Search found 73 matches

by JasmineAlberto4J
Wed Mar 09, 2016 11:15 pm
Forum: *Cyclohexanes (Chair, Boat, Geometric Isomers)
Topic: Torsional Strain
Replies: 1
Views: 343

Re: Torsional Strain

Torsional strain is created when atoms are eclipsed. To identify if a conformation has torsional strain, you look and see if any atoms are eclipsed. This is different from steric strain in which the atoms physically touch, a good example of steric strain is the flagpole interaction of a boat conform...
by JasmineAlberto4J
Wed Mar 09, 2016 11:14 pm
Forum: *Cycloalkenes
Topic: Winter 2012 Final 6A naming a cycloalkene
Replies: 1
Views: 349

Re: Winter 2012 Final 6A naming a cycloalkene

1 is lower than 2. even though 5,5 is larger than 3,4 , the numbering that starts with 1 "wins" and we use that one regardless of the numbers that follow the 1
by JasmineAlberto4J
Wed Mar 09, 2016 11:11 pm
Forum: *Ketones
Topic: the prefix un
Replies: 1
Views: 1200

the prefix un

in the intro to orgo. book pg 63, we are asked to name undecan-2-one. what does the prefix un- indicate?
by JasmineAlberto4J
Wed Mar 09, 2016 11:08 pm
Forum: *Electrophiles
Topic: BF3 is a electrophile?
Replies: 1
Views: 682

BF3 is a electrophile?

Why is BF3 an electrophile?
by JasmineAlberto4J
Sun Feb 28, 2016 10:10 pm
Forum: *Alkanes
Topic: Quiz 3 Preparation #5
Replies: 5
Views: 545

Re: Quiz 3 Preparation #5

Oops Madison is correct. You can see the level of priorities on page 16 of Intro to Organic Chem
by JasmineAlberto4J
Sun Feb 28, 2016 5:17 pm
Forum: *Cycloalkanes
Topic: naming cycloalkanes
Replies: 1
Views: 407

Re: naming cycloalkanes

In this case there are only single bonds and not really anything that gets "priority". If you start with the methyl's you get 1 1 3. if you start with the isopropyl, you get 1 3 3. 1 1 3 "wins" because 1<3
by JasmineAlberto4J
Sun Feb 28, 2016 5:13 pm
Forum: *Alkanes
Topic: Quiz 3 Preparation #5
Replies: 5
Views: 545

Re: Quiz 3 Preparation #5

the first named group only gets the lowest number if numbering from the left of the right gave you the same sequence of numbers. for example, lets say that if you counted from the left that iodo was on on 1 and broom was on 3 and if you counted from the right iodo was on 3 and bromo was on 1. either...
by JasmineAlberto4J
Sun Feb 28, 2016 5:08 pm
Forum: *Cycloalkenes
Topic: Cycloalkene numbering
Replies: 1
Views: 388

Cycloalkene numbering

What is the correct way to number this cycloalkene? and why is it not the other one?
by JasmineAlberto4J
Sat Feb 27, 2016 4:31 pm
Forum: *Electrophilic Addition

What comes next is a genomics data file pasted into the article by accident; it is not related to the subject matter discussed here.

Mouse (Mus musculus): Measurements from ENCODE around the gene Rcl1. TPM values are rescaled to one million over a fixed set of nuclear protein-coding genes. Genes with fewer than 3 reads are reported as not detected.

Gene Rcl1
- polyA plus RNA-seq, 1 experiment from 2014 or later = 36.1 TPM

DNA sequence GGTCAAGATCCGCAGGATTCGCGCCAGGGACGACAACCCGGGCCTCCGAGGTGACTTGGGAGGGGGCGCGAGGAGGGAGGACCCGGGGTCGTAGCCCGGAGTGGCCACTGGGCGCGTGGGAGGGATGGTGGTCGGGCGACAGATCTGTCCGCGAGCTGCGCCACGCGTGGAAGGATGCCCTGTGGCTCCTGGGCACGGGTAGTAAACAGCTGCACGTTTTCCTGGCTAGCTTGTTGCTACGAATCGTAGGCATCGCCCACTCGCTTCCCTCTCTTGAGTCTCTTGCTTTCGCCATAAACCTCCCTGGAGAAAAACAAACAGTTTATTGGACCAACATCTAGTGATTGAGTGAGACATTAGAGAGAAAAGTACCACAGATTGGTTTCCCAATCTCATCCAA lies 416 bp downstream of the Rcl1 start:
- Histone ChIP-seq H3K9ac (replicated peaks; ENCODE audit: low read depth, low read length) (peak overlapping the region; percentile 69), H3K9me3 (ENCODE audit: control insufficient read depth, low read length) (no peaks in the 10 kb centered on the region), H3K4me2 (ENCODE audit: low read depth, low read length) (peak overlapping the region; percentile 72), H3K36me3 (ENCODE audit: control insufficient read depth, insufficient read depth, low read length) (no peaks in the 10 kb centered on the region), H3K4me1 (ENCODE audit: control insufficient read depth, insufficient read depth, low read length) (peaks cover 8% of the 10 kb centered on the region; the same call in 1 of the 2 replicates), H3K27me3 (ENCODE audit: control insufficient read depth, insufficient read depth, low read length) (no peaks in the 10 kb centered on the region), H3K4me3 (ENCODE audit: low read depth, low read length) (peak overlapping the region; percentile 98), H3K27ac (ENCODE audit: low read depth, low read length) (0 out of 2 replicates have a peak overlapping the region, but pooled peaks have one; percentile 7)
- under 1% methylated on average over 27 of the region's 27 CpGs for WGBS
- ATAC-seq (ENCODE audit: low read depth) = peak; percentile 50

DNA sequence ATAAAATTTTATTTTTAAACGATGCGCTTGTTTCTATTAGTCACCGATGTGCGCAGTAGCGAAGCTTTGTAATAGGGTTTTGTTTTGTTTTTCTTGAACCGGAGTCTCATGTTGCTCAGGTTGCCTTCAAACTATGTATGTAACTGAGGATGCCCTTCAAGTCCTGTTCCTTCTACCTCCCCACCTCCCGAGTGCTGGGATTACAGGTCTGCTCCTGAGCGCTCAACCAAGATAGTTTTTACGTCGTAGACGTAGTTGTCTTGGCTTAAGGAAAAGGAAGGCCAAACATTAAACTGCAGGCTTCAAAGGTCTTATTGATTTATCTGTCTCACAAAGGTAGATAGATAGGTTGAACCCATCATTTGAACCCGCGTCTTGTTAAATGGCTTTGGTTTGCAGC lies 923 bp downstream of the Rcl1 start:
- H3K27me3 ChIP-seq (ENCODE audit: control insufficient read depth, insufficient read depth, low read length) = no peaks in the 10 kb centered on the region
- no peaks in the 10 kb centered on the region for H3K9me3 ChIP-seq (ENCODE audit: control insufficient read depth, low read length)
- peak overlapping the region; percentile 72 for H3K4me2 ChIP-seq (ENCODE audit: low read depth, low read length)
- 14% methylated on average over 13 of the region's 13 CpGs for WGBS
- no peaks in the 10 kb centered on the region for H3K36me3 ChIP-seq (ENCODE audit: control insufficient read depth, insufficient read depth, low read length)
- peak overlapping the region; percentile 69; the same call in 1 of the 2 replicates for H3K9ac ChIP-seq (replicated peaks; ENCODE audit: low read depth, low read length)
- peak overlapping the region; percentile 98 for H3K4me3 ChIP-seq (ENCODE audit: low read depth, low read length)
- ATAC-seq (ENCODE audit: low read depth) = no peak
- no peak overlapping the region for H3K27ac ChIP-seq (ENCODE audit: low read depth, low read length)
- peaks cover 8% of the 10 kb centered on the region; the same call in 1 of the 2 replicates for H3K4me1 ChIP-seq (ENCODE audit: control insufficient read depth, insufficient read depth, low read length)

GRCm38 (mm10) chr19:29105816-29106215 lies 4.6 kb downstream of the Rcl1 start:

Topic: differentiating between Electrophilic Addition and Substi...
Replies: 1
Views: 348

differentiating between Electrophilic Addition and Substi...

How can we tell if in a reaction it is Electrophilic Addition or its Substitution?
by JasmineAlberto4J
Sat Feb 27, 2016 2:57 pm
Forum: *Cycloalkanes
Topic: Cycloalkanes- Naming Question
Replies: 2
Views: 347

Re: Cycloalkanes- Naming Question

I think the confusion arises from the fact that where the cyclopropyl attaches to the pentane group looks like it is a methyl substituent, but it is just the bond that attaches the cyclopropyl to the pentane chain.
by JasmineAlberto4J
Sat Feb 27, 2016 2:49 pm
Forum: *Alkenes
Topic: 2-Methyl-2,3-butadiene
Replies: 3
Views: 500

Re: 2-Methyl-2,3-butadiene

i think its fastest to draw up quick line structure and simply count up the number of C atoms and the number of H atoms. Your resulting formula should end up in the form CyHx where y=#of Catoms and x=#of H atoms
by JasmineAlberto4J
Sat Feb 27, 2016 2:42 pm
Forum: *Cycloalkenes
Topic: drawing cycloalkenes
Replies: 2
Views: 434

Re: drawing cycloalkenes

Since its butane I don't think there is a double bond. I think you can just attach your ethyl to any carbon if this is all the info they give you
by JasmineAlberto4J
Sat Feb 27, 2016 2:40 pm
Forum: *Alkanes
Topic: Alkanes vs. Alkenes
Replies: 1
Views: 288

Re: Alkanes vs. Alkenes

an alkene will be a molecule with at least one double bond(unsaturated) and alkane has only single bonds(saturated)
by JasmineAlberto4J
Thu Feb 18, 2016 4:31 pm
Forum: Reaction Mechanisms, Reaction Profiles
Topic: Pre-equlibruim aproach
Replies: 1
Views: 344

Pre-equlibruim aproach

What is the pre-equilibrium approach and when do you use it?
by JasmineAlberto4J
Thu Feb 18, 2016 11:49 am
Forum: Heat Capacities, Calorimeters & Calorimetry Calculations
Topic: Work
Replies: 3
Views: 597

Re: Work

yes
by JasmineAlberto4J
Thu Feb 18, 2016 11:46 am
Forum: Reaction Mechanisms, Reaction Profiles
Topic: Forward rate=Reverse rate
Replies: 2
Views: 774

Re: Forward rate=Reverse rate

K is based off of the concentrations of products and reactants. If a reaction is at equilibrium, the rate of that the forward reaction is occurring is equal to the rate that the reverse reaction is occurring. For a reaction to be at equilibrium, the concentrations of the products don't have to equal...